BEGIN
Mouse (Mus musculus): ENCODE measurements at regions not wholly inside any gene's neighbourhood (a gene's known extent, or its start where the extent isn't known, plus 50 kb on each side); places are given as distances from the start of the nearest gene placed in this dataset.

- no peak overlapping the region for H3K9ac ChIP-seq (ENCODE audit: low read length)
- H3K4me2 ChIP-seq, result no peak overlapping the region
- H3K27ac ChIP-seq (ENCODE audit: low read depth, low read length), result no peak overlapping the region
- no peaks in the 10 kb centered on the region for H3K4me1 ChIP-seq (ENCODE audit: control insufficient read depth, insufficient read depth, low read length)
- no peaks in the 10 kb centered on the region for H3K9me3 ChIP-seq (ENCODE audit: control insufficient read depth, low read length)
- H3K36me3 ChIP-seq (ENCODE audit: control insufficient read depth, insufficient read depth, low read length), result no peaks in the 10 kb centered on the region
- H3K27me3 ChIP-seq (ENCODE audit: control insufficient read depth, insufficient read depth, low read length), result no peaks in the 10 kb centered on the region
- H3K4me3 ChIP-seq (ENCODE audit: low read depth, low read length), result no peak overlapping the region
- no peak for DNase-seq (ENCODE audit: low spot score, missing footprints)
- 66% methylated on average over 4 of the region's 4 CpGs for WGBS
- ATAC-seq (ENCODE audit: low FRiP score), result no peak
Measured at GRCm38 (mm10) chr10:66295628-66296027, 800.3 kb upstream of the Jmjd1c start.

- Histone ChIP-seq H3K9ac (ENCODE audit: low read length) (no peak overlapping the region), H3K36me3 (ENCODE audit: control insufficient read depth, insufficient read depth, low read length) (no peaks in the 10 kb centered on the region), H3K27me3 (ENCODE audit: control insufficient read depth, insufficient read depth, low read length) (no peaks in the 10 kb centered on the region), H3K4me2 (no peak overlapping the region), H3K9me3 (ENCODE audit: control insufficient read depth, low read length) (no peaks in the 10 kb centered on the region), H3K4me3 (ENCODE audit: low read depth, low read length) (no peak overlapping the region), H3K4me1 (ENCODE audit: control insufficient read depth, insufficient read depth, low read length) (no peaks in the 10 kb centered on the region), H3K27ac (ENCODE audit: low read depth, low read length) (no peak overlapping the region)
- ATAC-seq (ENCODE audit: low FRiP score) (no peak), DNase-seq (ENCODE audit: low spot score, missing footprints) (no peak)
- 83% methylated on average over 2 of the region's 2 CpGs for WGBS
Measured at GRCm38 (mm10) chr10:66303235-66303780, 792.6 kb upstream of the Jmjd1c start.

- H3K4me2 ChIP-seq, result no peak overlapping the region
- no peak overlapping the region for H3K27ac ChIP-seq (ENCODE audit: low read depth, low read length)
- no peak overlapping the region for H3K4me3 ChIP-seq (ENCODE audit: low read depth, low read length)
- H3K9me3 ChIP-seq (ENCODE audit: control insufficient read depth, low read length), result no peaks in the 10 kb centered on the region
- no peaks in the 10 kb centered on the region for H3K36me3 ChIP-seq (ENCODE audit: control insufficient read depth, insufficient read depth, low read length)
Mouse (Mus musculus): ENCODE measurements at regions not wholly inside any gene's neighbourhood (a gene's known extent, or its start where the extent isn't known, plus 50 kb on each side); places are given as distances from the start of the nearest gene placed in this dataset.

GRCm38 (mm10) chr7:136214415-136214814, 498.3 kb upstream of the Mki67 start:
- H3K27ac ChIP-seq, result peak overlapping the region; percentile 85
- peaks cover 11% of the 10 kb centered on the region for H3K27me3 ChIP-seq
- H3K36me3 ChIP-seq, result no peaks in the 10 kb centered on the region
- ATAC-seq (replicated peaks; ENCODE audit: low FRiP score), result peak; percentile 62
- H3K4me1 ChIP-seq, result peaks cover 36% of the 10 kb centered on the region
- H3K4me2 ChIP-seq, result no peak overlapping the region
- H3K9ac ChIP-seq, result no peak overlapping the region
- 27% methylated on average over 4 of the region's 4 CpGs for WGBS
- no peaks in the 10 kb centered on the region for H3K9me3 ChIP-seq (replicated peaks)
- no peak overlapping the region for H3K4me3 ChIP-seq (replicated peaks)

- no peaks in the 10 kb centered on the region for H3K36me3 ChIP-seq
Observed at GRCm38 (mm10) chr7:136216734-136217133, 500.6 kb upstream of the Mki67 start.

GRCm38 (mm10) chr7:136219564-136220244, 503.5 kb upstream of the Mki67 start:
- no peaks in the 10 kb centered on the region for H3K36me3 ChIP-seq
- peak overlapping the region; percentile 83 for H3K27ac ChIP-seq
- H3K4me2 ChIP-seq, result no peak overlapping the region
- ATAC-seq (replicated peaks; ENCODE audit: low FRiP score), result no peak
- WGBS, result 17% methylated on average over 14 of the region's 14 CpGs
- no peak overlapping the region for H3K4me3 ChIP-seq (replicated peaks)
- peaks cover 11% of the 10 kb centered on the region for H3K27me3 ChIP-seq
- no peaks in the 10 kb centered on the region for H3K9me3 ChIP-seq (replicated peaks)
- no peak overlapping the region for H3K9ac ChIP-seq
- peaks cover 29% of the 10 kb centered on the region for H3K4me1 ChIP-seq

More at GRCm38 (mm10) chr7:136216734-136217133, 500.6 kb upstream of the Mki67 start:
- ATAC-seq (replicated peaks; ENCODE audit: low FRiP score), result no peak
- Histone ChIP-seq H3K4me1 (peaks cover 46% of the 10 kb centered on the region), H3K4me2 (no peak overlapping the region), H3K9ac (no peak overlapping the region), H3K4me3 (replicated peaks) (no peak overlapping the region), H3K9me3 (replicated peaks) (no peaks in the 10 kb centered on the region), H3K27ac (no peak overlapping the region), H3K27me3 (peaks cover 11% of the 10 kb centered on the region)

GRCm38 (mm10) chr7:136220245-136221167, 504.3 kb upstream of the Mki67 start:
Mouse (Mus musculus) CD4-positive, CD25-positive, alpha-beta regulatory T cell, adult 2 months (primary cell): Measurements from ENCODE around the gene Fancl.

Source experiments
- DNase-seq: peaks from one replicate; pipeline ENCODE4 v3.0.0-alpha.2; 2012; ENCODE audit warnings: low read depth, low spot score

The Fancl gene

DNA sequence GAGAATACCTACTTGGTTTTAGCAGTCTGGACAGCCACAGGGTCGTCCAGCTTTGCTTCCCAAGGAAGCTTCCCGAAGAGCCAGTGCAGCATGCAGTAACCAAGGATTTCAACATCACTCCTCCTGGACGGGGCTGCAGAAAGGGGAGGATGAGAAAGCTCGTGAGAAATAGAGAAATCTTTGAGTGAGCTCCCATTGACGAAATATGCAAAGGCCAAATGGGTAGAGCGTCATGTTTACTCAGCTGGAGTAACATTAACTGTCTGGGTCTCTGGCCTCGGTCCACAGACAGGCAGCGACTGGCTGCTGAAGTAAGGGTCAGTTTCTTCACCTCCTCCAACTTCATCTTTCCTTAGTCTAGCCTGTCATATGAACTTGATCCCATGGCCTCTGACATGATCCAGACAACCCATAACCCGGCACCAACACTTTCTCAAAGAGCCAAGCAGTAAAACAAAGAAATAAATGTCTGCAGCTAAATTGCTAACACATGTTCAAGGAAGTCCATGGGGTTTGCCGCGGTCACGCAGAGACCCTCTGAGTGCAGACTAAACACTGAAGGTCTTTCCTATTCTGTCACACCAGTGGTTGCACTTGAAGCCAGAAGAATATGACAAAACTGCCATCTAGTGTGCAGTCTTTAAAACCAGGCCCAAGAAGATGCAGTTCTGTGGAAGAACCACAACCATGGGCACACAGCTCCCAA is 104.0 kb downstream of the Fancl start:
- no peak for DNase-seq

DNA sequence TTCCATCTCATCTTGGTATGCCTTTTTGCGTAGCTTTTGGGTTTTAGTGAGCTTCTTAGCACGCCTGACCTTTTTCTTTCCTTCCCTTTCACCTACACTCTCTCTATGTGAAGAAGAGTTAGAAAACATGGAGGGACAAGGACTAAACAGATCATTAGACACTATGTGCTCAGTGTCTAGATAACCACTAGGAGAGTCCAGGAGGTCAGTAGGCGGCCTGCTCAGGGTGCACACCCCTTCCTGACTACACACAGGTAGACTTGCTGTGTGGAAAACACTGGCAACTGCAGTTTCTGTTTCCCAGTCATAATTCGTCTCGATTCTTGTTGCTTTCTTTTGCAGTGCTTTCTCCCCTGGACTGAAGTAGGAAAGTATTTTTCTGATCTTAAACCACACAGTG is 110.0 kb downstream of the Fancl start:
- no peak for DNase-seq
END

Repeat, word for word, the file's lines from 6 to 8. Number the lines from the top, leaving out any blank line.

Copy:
- no peaks in the 10 kb centered on the region for H3K9me3 ChIP-seq (ENCODE audit: control insufficient read depth, low read length)
- H3K36me3 ChIP-seq (ENCODE audit: control insufficient read depth, insufficient read depth, low read length), result no peaks in the 10 kb centered on the region
- H3K27me3 ChIP-seq (ENCODE audit: control insufficient read depth, insufficient read depth, low read length), result no peaks in the 10 kb centered on the region